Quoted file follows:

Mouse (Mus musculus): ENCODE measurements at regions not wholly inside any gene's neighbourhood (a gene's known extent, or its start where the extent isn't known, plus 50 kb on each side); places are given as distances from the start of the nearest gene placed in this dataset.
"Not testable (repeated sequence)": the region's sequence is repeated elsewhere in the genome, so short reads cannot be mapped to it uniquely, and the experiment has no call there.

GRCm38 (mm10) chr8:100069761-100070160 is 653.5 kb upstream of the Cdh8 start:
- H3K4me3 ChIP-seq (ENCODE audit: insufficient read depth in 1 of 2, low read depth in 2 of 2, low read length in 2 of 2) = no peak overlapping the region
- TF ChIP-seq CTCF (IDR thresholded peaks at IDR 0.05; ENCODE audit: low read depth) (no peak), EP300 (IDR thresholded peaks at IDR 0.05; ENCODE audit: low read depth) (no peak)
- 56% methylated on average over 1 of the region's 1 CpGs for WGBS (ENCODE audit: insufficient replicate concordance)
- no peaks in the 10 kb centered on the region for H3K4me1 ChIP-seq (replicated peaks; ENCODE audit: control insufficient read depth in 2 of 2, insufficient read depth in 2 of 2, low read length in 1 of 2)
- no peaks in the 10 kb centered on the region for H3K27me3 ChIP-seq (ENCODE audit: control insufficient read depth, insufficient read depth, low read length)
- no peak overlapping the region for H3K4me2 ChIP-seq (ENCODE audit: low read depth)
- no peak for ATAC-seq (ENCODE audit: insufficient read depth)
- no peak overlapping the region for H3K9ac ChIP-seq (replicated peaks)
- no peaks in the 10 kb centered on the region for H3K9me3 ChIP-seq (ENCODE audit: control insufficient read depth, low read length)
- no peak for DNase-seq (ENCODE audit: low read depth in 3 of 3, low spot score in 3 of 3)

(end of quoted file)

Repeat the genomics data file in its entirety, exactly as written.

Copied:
Mouse (Mus musculus): ENCODE measurements at regions not wholly inside any gene's neighbourhood (a gene's known extent, or its start where the extent isn't known, plus 50 kb on each side); places are given as distances from the start of the nearest gene placed in this dataset.
"Not testable (repeated sequence)": the region's sequence is repeated elsewhere in the genome, so short reads cannot be mapped to it uniquely, and the experiment has no call there.

GRCm38 (mm10) chr8:100069761-100070160 is 653.5 kb upstream of the Cdh8 start:
- H3K4me3 ChIP-seq (ENCODE audit: insufficient read depth in 1 of 2, low read depth in 2 of 2, low read length in 2 of 2) = no peak overlapping the region
- TF ChIP-seq CTCF (IDR thresholded peaks at IDR 0.05; ENCODE audit: low read depth) (no peak), EP300 (IDR thresholded peaks at IDR 0.05; ENCODE audit: low read depth) (no peak)
- 56% methylated on average over 1 of the region's 1 CpGs for WGBS (ENCODE audit: insufficient replicate concordance)
- no peaks in the 10 kb centered on the region for H3K4me1 ChIP-seq (replicated peaks; ENCODE audit: control insufficient read depth in 2 of 2, insufficient read depth in 2 of 2, low read length in 1 of 2)
- no peaks in the 10 kb centered on the region for H3K27me3 ChIP-seq (ENCODE audit: control insufficient read depth, insufficient read depth, low read length)
- no peak overlapping the region for H3K4me2 ChIP-seq (ENCODE audit: low read depth)
- no peak for ATAC-seq (ENCODE audit: insufficient read depth)
- no peak overlapping the region for H3K9ac ChIP-seq (replicated peaks)
- no peaks in the 10 kb centered on the region for H3K9me3 ChIP-seq (ENCODE audit: control insufficient read depth, low read length)
- no peak for DNase-seq (ENCODE audit: low read depth in 3 of 3, low spot score in 3 of 3)